Molecular Results Interpretation and Subsequent Treatment Selection for EGFR Exon 20 Mutation-Positive mNSCLC

Video

Dr Piotrowska and Lauren Welch offer insight into results interpretation and subsequent treatment decision-making for patients with mNSCLC who are found to harbor an EGFR exon 20 insertion mutation through biomarker testing.

Joel Neal, MD, PhD: Zosia, any additional insight on this?

Zosia Piotrowska, MD: This is just an incredibly confusing space now. And even just distinguishing between an Exon 19 deletion and an Exon 20 insertion, if that's not spelled out in the report if it just says A746(del) versus S 768-770 insertion. I think the standard thoracic oncologist, much less a community oncologist who's treating all different types of cancers, is not going to know what Exon that falls into or what type of insertion or deletion that is, nor should they. And it is really, really important that the reports at least be clear on the specific type of insertion or deletion that's being seen, what Exon and ideally the treatment implications as well. That's not even getting into many of the atypical EEGFR mutations, which can be really tricky to figure out what to do with. And I think that's where molecular tumor boards are important. But it is really incredibly helpful for all of us academic and community providers when the reports are clear and standardized in how these are reported, how these are spelled out. And not only the immune acid changes but also the specific category that these fall into.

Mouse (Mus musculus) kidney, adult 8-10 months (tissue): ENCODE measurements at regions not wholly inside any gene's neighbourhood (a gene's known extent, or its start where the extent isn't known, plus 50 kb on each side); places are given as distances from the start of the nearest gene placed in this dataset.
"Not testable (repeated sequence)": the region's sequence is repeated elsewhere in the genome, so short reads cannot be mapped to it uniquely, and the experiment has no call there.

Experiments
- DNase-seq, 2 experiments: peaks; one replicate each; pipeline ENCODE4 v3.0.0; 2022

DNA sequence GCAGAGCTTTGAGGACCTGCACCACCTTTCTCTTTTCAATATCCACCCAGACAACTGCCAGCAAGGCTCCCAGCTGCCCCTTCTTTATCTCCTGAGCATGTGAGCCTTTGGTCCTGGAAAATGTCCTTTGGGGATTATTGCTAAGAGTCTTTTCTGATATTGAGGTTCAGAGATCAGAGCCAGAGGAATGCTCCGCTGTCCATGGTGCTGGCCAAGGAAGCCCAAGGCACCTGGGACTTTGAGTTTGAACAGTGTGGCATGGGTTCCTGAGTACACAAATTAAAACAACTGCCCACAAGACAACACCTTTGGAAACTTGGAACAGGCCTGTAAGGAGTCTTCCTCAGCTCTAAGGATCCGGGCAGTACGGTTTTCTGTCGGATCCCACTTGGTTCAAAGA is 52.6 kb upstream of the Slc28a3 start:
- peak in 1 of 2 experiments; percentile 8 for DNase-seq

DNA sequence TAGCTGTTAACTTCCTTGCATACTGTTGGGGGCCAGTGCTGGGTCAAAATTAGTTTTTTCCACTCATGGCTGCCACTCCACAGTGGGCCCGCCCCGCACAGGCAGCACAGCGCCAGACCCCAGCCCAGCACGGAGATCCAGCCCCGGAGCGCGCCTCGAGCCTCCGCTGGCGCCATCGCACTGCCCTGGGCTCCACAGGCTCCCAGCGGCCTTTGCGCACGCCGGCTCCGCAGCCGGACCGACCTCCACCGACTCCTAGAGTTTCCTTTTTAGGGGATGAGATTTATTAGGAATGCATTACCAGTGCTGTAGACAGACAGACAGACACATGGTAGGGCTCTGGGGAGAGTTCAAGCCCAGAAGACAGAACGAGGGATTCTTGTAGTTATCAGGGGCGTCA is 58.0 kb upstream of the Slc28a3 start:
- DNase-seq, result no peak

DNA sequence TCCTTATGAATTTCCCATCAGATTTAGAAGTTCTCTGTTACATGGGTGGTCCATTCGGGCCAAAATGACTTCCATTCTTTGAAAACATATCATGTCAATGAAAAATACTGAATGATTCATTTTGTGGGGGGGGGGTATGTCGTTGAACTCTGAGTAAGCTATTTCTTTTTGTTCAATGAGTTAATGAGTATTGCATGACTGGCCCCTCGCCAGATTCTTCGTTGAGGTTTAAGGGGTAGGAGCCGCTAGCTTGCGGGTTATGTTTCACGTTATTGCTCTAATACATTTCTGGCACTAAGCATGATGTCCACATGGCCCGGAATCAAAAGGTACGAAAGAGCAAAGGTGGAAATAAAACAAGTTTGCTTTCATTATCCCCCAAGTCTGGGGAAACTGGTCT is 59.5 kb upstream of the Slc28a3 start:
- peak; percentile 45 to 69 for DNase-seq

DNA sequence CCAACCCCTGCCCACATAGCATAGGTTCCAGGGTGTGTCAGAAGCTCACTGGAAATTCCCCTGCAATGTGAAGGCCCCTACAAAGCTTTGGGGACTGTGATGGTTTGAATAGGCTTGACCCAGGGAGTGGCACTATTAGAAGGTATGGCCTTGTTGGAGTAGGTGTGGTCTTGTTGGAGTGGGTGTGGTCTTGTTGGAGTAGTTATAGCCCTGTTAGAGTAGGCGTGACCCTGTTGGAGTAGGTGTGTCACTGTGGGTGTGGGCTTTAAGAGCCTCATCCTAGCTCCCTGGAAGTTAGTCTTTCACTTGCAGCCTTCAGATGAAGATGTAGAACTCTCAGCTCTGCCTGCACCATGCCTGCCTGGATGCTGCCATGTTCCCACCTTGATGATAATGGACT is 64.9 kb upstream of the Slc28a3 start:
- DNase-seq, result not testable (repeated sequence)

Joel Neal, MD, PhD: Lauren, I know Sarah Cannon's part of a vast network of community oncologists, and it must be a challenge to standardize this not only the testing but the interpretation of the testing results across that. What are the efforts being done to make sure that all of the clinicians out there are acting on testing results in an appropriate way? And how much communication is there with the main providers that are affiliated with Sarah Cannon that we know well?

Lauren Welch, MSN, NP-C, AOCNP: You're right. It's been a tremendous undertaking, I think, trying to have consistency and have that level of breakdown for the different providers in the community. There's been several initiatives that I've really seen emerge these last couple of years, the more and more targeted therapies that have been approved. Sarah Cannon has its precision medicine team. We have geneticists and a molecular biologist in-house that run a Sarah Cannon Precision Medicine Tumor Board. And then Tennessee Oncology has its own molecular tumor board through one oncology. There are multiple avenues for the oncologists, for the providers to dial in and have cases reviewed with various teams. And that's been immensely helpful because we do talk about the more challenging or unique cases through our EHR system. We've also just in the last year, I would say, we have a new order set where you can request or order molecular help. And so, that request will go to the genetic team. They'll review the case and then reach out to the provider specifically. And then Sarah Cannon also has a platform that they developed called Genospace where all of the NGS results, when we get them back, they go into this system where we can interrogate it and search for what are the new KRAS G12C that have been identified this month and it's helped us with matching patients for trial within the whole Sarah Cannon network.

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